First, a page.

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What is it about Christian Grey of Fifty Shades of Grey that women love? Or about the character he was created from, vampire Edward Cullen from Twilight? Men certainly don’t, that’s for sure, usually preferring the Classical Hero over the Byronic Hero. The name of Byronic Hero comes from Victorian romance novels, like Jane Eyre, Gone With the Wind, Wuthering Heights, and many more. Oxford defines as, “a boldly defiant but bitterly self-tormenting outcast, proudly contemptuous of social norms but suffering from some unnamed sin.”
The Classic Hero has tremendous inner strength, if not outer strength as well, and despite danger and temptation, does what’s right, like Superman or Harry Potter. Harry Potter may be just a kid, but think about all the spells he can do. In real power, he's not that far below Superman. Another good example of the Classical Hero is Aragorn in Lord of the Rings, he has a quest, and although he faces great dangers, and sometimes wonders if he’s doing the right thing, he always does. Aragorn too, warns his fair lady away, “I am mortal, you are elf-kind…” Or Jack Dawson of Titanic, who warns Rose, “I’m a poor guy, I have nothing to offer you…” Both of these heroes then go on to prove why women would want them, despite their extensive experiences in rustic, outdoor living. Jack warns Rose away because he doesn’t think she would be happy as a poor person; not because he has any serious character flaws, he doesn’t. Nor does Aragorn, despite being a mere mortal.
The Byronic hero however, does. He is almost always described as rich, charming and good looking, but his problems come from inside of himself, and he carries a lot of baggage. Unlike the classic hero, he is seriously flawed. These characters also tend to be worldly and cultured, intellectual, highly sophisticated and arrogant, yet charming. But while attractive and alluring, the Byronic hero comes with a dark side, often in the form of a secret; in Edward Cullen’s case, being a vampire, which admittedly, is a serious condition. He has to constantly suppress the urge to kill people and drink their blood. In Mr. Grey’s case, a taste for BDSM and some really disturbing stalkerish personality traits that he shares with vampire Edward Cullen. Like his fictional predecessors, Christian Grey is moody, distant, and aloof, as well as being obsessively controlling.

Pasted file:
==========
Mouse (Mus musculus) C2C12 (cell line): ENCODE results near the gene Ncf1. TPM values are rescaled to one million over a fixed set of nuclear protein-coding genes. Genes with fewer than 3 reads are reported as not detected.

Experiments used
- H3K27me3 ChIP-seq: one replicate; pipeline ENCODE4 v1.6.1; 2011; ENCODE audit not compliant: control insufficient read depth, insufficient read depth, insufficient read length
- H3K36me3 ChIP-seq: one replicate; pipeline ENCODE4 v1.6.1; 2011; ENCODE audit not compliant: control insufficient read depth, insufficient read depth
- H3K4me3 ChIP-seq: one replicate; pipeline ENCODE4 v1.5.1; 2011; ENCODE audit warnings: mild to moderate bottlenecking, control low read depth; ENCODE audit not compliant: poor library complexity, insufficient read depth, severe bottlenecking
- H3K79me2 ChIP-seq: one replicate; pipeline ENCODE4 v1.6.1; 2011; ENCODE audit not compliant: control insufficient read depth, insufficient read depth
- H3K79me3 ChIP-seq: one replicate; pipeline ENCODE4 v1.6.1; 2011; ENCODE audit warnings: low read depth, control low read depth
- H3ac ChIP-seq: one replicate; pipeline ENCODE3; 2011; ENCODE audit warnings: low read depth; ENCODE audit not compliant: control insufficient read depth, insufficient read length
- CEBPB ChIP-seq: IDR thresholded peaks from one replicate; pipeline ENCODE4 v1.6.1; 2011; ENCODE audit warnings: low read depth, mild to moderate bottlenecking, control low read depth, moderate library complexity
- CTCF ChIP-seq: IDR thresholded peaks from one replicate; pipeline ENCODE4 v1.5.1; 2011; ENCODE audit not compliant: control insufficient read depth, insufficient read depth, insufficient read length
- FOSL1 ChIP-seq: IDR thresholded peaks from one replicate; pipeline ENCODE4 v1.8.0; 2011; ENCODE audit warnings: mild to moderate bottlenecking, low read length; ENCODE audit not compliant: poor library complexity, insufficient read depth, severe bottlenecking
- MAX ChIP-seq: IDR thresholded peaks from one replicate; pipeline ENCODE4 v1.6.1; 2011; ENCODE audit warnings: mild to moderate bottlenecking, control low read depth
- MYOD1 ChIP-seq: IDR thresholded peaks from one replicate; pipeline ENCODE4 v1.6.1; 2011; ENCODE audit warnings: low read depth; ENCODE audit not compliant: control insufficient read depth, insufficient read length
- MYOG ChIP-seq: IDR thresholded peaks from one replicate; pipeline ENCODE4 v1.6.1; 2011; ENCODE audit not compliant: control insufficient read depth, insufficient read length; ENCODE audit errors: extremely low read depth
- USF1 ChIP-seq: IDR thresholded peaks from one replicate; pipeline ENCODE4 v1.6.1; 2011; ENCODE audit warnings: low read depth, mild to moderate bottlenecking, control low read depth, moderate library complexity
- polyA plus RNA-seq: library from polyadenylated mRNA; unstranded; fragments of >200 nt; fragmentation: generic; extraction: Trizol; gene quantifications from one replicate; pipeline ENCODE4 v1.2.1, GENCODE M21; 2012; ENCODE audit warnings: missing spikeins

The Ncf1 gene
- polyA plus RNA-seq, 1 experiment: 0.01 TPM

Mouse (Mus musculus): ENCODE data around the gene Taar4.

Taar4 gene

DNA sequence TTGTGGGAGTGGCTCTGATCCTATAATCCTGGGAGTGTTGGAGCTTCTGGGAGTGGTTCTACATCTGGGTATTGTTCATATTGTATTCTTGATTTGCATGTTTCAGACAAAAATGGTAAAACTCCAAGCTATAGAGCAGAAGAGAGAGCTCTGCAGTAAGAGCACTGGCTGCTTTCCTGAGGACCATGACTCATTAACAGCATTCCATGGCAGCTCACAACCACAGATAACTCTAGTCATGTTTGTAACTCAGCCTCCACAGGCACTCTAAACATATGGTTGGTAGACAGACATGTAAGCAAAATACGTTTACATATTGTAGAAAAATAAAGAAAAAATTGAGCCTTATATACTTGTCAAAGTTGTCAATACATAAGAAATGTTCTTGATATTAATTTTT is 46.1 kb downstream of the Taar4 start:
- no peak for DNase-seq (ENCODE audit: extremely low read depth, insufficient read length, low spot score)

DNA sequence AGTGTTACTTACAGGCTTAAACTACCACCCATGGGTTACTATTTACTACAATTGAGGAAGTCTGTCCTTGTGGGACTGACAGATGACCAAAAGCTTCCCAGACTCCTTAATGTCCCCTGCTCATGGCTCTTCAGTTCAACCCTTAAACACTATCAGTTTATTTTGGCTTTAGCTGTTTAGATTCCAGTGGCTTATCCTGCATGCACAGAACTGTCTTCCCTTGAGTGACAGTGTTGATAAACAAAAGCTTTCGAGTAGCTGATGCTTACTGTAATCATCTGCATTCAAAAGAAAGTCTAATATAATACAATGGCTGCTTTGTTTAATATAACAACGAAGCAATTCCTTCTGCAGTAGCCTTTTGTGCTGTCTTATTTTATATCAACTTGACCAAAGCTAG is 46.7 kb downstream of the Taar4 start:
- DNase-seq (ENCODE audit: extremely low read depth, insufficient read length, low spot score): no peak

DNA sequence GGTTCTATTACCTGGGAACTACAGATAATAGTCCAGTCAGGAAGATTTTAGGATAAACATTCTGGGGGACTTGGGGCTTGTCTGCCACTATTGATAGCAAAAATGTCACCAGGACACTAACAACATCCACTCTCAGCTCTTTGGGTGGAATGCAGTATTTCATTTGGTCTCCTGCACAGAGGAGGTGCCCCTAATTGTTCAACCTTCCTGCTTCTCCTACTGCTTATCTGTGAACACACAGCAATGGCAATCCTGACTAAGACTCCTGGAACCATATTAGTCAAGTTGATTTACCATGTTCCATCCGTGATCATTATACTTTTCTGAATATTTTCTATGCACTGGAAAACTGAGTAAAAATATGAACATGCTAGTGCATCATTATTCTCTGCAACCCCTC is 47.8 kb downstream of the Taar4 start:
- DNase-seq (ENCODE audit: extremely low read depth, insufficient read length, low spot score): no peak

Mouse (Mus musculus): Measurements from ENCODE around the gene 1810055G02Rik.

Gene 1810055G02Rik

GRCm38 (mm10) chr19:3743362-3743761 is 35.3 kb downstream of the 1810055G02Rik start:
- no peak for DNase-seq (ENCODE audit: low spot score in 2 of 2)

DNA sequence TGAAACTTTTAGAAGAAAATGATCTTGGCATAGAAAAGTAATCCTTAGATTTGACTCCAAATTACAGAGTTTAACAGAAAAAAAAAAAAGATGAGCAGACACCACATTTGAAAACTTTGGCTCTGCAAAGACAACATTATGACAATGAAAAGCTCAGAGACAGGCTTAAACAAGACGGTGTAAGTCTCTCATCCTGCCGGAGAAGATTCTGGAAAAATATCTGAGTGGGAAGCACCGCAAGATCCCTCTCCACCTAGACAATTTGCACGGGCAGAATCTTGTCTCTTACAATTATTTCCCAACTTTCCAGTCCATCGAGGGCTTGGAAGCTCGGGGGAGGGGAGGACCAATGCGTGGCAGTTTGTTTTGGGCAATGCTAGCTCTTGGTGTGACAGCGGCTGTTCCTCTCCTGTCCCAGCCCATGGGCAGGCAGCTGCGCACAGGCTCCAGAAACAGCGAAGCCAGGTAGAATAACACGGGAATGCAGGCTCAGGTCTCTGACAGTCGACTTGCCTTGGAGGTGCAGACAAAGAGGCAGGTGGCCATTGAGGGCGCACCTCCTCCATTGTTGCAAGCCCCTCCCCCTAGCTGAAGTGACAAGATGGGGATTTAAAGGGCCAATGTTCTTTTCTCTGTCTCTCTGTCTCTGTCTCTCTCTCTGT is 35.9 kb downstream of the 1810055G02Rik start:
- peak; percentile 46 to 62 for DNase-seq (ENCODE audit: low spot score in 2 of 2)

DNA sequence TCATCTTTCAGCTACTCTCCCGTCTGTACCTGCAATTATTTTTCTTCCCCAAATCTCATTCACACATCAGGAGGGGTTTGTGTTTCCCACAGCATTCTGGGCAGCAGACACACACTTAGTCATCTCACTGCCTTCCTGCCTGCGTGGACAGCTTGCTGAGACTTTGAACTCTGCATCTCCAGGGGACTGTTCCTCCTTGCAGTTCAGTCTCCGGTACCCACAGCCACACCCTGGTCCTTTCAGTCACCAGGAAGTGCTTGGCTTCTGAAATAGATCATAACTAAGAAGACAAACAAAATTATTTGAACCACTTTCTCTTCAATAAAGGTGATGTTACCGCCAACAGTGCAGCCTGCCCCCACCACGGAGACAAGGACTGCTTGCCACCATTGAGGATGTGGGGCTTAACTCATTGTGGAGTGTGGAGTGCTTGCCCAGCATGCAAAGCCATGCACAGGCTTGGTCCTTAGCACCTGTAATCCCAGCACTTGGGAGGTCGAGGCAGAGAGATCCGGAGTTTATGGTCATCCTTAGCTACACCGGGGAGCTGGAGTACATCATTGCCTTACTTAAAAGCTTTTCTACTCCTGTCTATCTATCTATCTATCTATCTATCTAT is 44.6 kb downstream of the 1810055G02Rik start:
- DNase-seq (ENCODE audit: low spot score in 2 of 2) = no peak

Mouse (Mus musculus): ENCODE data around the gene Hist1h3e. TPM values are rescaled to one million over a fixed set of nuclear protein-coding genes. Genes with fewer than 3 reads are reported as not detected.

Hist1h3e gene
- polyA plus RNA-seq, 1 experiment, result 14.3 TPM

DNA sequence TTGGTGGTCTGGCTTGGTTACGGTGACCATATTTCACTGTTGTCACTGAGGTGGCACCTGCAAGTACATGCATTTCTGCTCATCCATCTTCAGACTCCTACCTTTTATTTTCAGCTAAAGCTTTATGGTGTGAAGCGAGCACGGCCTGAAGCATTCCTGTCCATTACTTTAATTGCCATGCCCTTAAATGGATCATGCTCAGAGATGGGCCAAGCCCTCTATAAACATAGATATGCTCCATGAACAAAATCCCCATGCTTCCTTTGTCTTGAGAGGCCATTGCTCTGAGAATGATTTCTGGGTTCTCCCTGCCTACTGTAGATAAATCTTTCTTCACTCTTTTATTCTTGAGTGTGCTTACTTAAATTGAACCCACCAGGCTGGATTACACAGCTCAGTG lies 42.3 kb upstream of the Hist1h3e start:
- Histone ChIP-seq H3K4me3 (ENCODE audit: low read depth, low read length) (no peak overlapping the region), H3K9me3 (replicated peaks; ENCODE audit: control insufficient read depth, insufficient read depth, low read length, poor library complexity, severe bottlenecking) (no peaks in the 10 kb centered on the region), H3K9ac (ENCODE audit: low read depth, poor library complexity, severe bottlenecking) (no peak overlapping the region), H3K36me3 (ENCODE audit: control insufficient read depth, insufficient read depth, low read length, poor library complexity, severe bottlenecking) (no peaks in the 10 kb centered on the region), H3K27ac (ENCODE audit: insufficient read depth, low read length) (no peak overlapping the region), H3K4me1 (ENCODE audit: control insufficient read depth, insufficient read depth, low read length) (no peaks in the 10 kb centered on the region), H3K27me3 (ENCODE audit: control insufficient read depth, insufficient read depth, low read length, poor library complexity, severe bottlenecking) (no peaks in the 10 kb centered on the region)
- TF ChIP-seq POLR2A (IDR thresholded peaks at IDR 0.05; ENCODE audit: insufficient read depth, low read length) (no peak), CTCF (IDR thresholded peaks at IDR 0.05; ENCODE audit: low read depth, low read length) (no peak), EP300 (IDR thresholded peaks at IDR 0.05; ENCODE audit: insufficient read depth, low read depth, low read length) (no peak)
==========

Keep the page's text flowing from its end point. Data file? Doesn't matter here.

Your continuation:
So why do women like these characters so much? Perhaps the most obvious trait is physical attractiveness, and the things they say. The Byronic hero is a master of charm and how ardently they fall for their women, saying wonderful, romantic things. They are also very attentive, and give their lady everything she has ever wanted; gifts, romance, desire, and undivided attention. The Classical Hero usually doesn’t have that much time on his hands; there’s Sauron, a dragon, Voldemort, or a sinking ship to deal with; all problems he didn’t personally create but must solve nonetheless, usually to save not just himself and a fair lady, but the rest of the town, world, or universe as well. The Byronic hero is living with the results of his own past. There is also the hope that she can fix him. Some women want to be able to help their lover deal with his own dark side. She wants to change him, and Christian Grey is willing to try to change. Poor Edward Cullen can’t change, he can only control himself, and try not to give in to the desire to drink blood. When he tries to warn Bella that it’s not as much fun as she thinks it is going to be, his arguments fall on deaf ears.
This series is successful because it has given the reader what the old Victorian stories never did, and what Twilight never did; describe what happens after. In Fifty Shades, the sex scenes are there. It’s that simple. While I can see Edward Cullen having some weird ideas in the bedroom, simply due to being a nearly century-old vampire, Christian Grey isn’t actually that weird, and doesn’t do anything truly creepy or disturbing that violates Ana’s trust. If he were to lock her in a closet with a beehive, or set her on fire, for instance, that would be sadistic, but it wouldn’t be sexy or funny, and would definitely be a deal breaker. Those are the sorts of things you’d expect Lord Voldemort from the Harry Potter series to be doing to people. Obviously a guy to avoid. But while Aragorn, Jack Dawson, and Harry Potter are all Classical heroes, Christian Grey and Edward Cullen give off more of a Calvin Hockley (Rose’s original fiancé) or Lucius Malfoy vibe. God only knows what they might be into. Rose might have made a very healthy decision jumping over the edge with Jack. Her hard limits began with a state of mind. Being poor isn’t that bad, if you have someone a lot of fun to go and be poor with.